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|Song from somewhere else|
Author: Harrold, A. F.
Saved from bullies by the class misfit, Nick, Frank is drawn to Nick's house by strange music, discovers he has incredible secrets that bring danger, and decides to help him as he helped her.
|Accelerated Reader Information:|
Interest Level: MG
Reading Level: 5.00
Points: 6.0 Quiz: 190287
|Reading Counts Information:|
Interest Level: 3-5
Reading Level: 4.30
Points: 10.0 Quiz: 71754
Kirkus Reviews (+) (05/01/17)
School Library Journal (05/01/17)
Full Text Reviews:
School Library Journal - 05/01/2017 Gr 4–6—Strong characterizations and a good dose of spookiness are standouts in this illustrated novel. After a strange boy named Nick rescues her from bullies, Frank begins a cautious friendship with her unpopular classmate. When she hears mysterious and beautiful music coming from Nick's cellar, Frank secretly investigates. She discovers a "leechway" that acts as a door to alternate realities. Nick's nonhuman mother lives in one of them; so do creepy "stick-creatures" who seem eager to invade our world. The two kids play heroic, save-the-world roles in an action-packed climax, but there's just as much tension in the carefully paced plot that leads up to it. Third-person narration conveys Frank's inner thoughts and perceptions, revealing a tentative, flawed, but quite likable protagonist. Amusing inner dialogues with her nervous stomach show how the girl struggles with self-esteem, courage, and ethical choices. She comes through bravely against the stick-figures, but there's a different, equally satisfying triumph in a final scene where she defends a child from bullies. The eeriness builds slowly as Frank gradually learns more about the leechway. The ominous mood is aided by atmospheric black-and-white drawings that capture the shadowy menace creeping into Frank's world. VERDICT Hand to fans of Neil Gaiman's Coraline, Holly Black's Doll Bones, and other books that balance scariness and substance.—Steven Engelfried, Wilsonville Public Library, OR - Copyright 2017 Publishers Weekly, Library Journal and/or School Library Journal used with permission.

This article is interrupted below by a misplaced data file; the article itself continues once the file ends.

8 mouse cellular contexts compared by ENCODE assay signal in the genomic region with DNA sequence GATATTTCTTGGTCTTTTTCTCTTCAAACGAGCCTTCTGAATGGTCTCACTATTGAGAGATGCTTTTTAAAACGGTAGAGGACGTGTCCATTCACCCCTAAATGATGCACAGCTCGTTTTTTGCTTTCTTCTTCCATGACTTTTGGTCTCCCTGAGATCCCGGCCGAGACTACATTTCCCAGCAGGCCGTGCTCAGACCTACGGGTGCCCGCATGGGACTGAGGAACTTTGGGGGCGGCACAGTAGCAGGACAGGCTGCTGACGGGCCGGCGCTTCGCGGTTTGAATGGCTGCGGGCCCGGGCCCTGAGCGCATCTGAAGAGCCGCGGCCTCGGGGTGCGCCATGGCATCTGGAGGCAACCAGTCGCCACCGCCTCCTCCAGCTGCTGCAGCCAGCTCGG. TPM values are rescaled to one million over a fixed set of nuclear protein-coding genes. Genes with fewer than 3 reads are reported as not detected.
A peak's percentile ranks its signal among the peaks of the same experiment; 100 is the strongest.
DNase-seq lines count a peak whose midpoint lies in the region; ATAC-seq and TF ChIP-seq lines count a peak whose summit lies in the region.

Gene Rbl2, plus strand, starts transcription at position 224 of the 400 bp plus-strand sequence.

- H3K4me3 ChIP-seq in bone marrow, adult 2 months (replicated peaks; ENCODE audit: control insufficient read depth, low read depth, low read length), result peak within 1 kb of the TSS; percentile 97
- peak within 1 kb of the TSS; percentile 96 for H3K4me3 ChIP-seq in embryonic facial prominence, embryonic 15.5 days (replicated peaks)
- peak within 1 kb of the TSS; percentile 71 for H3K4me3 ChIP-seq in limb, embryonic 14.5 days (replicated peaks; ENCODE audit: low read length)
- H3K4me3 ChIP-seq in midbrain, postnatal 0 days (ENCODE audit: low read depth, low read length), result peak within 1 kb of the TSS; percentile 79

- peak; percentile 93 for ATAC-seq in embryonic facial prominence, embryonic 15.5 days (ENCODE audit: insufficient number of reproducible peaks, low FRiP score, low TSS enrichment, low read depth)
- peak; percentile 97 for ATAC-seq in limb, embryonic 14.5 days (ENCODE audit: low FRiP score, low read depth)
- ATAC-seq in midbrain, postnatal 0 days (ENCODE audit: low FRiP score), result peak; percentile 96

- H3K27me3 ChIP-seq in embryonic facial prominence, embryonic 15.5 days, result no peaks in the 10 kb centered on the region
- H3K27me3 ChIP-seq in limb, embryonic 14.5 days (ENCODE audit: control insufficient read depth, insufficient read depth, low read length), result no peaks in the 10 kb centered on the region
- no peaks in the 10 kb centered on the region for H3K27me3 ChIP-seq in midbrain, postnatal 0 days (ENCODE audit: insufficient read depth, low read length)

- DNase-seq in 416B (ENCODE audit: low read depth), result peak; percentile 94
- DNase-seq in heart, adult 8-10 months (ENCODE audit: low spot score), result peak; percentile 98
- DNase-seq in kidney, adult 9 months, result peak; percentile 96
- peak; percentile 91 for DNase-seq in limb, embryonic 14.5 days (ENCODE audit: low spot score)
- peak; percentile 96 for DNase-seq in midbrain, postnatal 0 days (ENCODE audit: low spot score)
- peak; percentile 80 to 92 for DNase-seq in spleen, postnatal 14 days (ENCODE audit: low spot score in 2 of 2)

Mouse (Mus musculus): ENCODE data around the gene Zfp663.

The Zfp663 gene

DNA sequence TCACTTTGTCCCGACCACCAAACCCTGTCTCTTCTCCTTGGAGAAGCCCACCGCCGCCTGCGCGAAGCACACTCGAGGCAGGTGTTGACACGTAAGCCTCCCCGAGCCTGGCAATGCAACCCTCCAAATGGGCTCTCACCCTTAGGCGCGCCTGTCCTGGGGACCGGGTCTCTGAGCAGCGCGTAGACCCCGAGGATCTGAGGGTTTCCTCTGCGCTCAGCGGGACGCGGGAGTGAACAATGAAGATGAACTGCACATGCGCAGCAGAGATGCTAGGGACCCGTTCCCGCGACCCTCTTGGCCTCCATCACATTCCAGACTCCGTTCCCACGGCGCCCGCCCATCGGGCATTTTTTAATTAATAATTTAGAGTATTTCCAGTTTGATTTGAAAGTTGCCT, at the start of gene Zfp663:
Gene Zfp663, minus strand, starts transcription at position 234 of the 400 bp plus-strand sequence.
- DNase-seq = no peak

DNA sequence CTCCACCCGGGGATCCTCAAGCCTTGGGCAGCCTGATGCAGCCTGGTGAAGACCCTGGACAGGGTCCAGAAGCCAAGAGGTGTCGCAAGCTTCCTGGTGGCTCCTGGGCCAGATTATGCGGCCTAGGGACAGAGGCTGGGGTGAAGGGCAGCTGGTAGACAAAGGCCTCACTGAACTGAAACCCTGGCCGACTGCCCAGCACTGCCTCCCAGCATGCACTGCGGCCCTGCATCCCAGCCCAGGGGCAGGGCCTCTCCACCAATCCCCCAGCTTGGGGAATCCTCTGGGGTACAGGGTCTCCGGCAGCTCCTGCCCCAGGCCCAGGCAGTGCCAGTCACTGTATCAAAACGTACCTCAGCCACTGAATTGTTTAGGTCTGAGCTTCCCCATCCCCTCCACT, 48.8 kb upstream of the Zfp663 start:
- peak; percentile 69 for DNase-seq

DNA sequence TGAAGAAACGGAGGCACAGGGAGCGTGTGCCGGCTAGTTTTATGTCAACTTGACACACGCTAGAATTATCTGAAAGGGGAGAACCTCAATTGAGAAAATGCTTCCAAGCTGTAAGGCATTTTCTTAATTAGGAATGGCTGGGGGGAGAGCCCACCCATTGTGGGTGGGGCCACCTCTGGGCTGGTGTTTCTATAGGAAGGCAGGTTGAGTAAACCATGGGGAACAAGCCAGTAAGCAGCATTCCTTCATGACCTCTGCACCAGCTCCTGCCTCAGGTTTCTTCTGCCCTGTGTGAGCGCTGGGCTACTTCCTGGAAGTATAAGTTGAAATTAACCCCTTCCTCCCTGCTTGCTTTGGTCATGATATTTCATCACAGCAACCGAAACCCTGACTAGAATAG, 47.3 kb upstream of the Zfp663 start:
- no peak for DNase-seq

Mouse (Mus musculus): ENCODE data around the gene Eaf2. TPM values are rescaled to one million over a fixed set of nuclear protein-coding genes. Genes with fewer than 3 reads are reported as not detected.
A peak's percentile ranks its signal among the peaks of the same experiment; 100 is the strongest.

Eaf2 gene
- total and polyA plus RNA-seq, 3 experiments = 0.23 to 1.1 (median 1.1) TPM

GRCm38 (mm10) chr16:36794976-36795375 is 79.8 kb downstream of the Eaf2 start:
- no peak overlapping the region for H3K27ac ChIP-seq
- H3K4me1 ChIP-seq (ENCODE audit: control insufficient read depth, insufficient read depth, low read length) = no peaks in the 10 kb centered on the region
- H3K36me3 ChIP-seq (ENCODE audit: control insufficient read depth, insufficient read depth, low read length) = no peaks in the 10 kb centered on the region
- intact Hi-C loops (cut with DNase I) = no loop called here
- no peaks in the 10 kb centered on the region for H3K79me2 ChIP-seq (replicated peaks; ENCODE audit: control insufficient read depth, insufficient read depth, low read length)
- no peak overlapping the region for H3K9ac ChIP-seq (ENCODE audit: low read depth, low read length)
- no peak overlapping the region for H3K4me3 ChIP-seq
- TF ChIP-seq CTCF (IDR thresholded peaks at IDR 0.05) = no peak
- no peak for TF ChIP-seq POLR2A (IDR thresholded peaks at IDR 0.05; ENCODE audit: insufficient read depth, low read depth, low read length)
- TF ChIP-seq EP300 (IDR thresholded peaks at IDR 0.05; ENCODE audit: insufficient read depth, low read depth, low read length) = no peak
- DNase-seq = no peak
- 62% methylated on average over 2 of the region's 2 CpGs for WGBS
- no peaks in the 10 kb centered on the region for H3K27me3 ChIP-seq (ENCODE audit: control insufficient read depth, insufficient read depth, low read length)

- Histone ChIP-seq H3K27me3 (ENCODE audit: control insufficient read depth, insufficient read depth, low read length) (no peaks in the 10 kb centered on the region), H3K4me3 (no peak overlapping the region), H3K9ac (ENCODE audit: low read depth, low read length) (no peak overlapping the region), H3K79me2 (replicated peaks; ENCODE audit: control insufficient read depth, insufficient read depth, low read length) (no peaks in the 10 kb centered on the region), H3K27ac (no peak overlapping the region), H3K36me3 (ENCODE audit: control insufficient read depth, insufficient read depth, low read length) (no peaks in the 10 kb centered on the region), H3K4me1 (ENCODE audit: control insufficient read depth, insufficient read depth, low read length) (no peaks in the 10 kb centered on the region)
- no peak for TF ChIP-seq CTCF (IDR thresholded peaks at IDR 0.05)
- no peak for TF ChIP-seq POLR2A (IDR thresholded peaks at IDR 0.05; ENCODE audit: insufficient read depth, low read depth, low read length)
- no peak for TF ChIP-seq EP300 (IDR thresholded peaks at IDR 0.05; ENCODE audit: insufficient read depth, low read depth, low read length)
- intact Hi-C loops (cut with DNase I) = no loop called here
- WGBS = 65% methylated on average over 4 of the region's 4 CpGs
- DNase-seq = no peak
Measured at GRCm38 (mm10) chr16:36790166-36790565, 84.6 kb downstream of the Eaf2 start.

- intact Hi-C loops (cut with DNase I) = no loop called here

Booklist - 07/01/2017 Francesca “Frank” Patel couldn’t experience a worse summer. Her best friend is away, her cat is missing, and the school bully won’t leave her alone. When the horrid giant of a kid Nick Underbridge rescues her and takes her to his home, Frank doesn’t know what to make of him. His father is friendly, and the house is cheerful and filled with beautiful music. When she snoops behind a secret door, she discovers the source of the music: a gigantic troll, who Nick reveals is his mother, living in another world. Frank agrees to keep Nick’s secret; but as their friendship develops, she realizes the secret is dangerous and could cause harm to Nick and his family, forcing her to make a difficult decision. Friendship, acceptance, trust, and decency weave their magic throughout Harrold’s (The Imaginary, 2015) tale, which questions how fairy tales and fantasy find their place in our universe. Lush black-and-white illustrations by Pinfold enhance the secrecy, wonder, and mood of the story. - Copyright 2017 Booklist.